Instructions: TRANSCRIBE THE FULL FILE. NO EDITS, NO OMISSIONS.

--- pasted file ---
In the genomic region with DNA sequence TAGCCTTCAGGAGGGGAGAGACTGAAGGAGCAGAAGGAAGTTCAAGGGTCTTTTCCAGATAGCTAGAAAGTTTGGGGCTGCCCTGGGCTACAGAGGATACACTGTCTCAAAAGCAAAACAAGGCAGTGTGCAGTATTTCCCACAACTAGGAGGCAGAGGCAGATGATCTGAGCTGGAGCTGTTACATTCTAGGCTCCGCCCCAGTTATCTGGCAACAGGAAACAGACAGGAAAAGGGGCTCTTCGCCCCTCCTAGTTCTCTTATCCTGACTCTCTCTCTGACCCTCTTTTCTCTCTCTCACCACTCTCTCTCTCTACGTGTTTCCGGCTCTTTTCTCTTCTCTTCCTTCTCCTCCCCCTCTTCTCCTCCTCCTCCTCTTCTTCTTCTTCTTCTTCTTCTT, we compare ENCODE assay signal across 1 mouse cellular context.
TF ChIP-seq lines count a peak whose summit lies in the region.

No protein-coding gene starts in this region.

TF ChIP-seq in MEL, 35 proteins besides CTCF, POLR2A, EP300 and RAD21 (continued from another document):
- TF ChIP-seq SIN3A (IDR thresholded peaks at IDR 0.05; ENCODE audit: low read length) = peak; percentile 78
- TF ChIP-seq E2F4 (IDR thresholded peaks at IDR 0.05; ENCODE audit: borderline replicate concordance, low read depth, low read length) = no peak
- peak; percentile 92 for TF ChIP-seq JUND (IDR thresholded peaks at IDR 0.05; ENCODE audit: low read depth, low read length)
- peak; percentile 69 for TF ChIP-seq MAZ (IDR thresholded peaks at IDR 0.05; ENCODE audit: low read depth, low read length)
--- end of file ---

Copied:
In the genomic region with DNA sequence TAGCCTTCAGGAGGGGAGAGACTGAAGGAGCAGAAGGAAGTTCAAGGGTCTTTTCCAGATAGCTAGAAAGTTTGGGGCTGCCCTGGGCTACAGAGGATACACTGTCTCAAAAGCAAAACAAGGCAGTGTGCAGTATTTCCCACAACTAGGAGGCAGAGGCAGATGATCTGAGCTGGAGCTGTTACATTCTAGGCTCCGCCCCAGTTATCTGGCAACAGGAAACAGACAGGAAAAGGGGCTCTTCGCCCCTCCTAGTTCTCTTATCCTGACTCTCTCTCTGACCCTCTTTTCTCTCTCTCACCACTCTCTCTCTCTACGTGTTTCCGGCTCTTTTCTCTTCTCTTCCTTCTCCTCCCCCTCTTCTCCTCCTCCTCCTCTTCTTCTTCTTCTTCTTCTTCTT, we compare ENCODE assay signal across 1 mouse cellular context.
TF ChIP-seq lines count a peak whose summit lies in the region.

No protein-coding gene starts in this region.

TF ChIP-seq in MEL, 35 proteins besides CTCF, POLR2A, EP300 and RAD21 (continued from another document):
- TF ChIP-seq SIN3A (IDR thresholded peaks at IDR 0.05; ENCODE audit: low read length) = peak; percentile 78
- TF ChIP-seq E2F4 (IDR thresholded peaks at IDR 0.05; ENCODE audit: borderline replicate concordance, low read depth, low read length) = no peak
- peak; percentile 92 for TF ChIP-seq JUND (IDR thresholded peaks at IDR 0.05; ENCODE audit: low read depth, low read length)
- peak; percentile 69 for TF ChIP-seq MAZ (IDR thresholded peaks at IDR 0.05; ENCODE audit: low read depth, low read length)